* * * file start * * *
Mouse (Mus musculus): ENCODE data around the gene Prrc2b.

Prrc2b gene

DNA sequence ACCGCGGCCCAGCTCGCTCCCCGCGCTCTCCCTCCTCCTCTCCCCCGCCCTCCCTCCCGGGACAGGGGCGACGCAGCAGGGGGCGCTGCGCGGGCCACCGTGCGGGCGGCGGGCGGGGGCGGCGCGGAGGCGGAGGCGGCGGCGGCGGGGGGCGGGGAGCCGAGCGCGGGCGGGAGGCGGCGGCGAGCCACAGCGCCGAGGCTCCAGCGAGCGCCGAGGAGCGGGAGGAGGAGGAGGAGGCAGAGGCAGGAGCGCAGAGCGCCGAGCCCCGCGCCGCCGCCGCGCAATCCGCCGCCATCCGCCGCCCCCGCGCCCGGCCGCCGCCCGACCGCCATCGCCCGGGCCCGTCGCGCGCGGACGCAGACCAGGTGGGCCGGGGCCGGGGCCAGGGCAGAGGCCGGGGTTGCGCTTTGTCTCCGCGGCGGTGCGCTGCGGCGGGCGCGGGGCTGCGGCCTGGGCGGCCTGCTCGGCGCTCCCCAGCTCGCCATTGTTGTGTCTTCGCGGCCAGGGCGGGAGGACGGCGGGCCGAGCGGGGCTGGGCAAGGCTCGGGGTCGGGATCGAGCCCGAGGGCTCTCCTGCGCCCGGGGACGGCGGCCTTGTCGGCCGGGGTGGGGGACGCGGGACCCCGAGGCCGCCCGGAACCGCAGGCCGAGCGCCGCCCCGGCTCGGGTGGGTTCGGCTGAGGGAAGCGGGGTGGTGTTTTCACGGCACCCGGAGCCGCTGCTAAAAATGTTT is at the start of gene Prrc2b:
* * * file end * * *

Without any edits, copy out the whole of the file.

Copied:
Mouse (Mus musculus): ENCODE data around the gene Prrc2b.

Prrc2b gene

DNA sequence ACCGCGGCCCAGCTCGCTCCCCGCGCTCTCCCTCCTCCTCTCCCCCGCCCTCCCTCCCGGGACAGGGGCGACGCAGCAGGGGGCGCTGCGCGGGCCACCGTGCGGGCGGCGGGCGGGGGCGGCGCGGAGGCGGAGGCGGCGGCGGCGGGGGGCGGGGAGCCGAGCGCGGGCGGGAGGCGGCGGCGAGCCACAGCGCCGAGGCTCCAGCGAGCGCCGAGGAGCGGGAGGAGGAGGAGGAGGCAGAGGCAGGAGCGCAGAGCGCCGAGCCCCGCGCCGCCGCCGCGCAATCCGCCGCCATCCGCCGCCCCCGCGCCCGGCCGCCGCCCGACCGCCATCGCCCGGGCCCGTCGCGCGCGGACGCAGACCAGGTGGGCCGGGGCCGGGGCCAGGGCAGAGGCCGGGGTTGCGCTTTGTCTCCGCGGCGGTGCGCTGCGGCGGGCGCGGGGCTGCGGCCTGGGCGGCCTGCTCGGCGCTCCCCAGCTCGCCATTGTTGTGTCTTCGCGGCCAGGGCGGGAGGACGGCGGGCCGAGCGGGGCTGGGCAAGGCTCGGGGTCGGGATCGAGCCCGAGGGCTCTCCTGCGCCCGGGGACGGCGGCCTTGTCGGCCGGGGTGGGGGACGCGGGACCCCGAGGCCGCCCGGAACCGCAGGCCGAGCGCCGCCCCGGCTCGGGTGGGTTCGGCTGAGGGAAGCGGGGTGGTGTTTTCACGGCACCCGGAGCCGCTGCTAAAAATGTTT is at the start of gene Prrc2b: